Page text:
by the government.


*The index and other features in the screenshots below are as per the launch date. The

features on the website are subject to change post-launch.


Given the vast number of nationalities this portal was built for, we wanted a quick and easy way to

make information accessible to everyone. Having the content translated professionally in 50+

languages wasn’t an option for the first release, and we were tempted to believe most of the

visitors will find their way around in English, but making assumptions kills innovation when it

comes to problem solving. Instead, we sought Google Translate as an added feature, next to the

Arabic and English language pages.

Google powered automation

This would have been a last resort if we were building this a few years back, but today, Google

Translate is extremely powerful and ensured easy access to the pages in more than 50

languages. We’ve provided character limits to make sure the interface doesn’t break or overlap

depending on how long text might be in a certain language.


I validated that by sending links with task(s) (figuring out what issuing a visa requires) to my

friends around the globe. Dutch, Indian and a few other languages, translation was at least 95%

right, All done, successfully with no issues, they said the translation was “seamless”

Example of a landing page in Hindi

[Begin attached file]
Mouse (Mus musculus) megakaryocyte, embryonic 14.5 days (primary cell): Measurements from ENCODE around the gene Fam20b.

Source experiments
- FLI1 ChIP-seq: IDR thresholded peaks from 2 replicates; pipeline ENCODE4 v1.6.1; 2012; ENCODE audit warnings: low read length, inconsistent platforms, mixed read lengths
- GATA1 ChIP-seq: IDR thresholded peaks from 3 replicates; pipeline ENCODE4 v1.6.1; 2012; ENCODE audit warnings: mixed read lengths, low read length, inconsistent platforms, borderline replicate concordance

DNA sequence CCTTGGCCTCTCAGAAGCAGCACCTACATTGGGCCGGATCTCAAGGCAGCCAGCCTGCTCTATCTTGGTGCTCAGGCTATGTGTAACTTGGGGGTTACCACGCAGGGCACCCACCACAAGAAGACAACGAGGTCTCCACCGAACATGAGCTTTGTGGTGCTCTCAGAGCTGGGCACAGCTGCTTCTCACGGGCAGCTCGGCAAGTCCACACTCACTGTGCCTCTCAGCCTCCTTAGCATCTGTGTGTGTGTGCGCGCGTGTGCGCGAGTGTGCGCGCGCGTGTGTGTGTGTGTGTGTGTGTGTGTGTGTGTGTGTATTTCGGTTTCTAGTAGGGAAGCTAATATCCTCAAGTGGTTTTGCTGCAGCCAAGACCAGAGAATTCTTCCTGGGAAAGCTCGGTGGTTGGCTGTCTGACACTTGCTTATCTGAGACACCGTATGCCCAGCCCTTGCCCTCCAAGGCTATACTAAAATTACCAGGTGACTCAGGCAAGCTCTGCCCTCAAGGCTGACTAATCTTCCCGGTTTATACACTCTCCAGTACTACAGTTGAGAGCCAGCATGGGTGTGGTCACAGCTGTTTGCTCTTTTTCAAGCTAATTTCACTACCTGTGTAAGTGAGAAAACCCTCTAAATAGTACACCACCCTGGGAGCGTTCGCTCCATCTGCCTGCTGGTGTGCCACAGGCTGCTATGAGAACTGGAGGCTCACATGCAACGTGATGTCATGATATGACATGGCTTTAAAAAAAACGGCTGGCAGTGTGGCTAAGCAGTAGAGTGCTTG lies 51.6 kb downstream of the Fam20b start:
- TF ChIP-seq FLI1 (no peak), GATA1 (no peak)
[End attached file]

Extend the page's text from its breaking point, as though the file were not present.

Interactive Map

Two of the challenges our user interview participants faced is finding out what ministry they need

to go to for a certain appointment and what the opening hours are.

We initially wanted to show a map of the country, as informative as which emirate is where and

how many people live there. That was before user research. After looking into our user interview

findings, it had to be switched to an interactive and informative element, a map that shows you

government body locations like ministries, embassies, and police stations as well as points of

interest in the UAE, such as beaches and malls.


Making sure you get to the closest by detecting your location.

Address, opening hours and phone numbers are available on click

Mobile Interface

“In 2000, we became the

pioneers in theregion and the

seventh in the world to launch

the e-Government project.

Now we have taken a more

significant step by launching

m-Government,” Sheikh

Mohammed said.

Everything was built in mobile first, as users

predominantly visited the government portal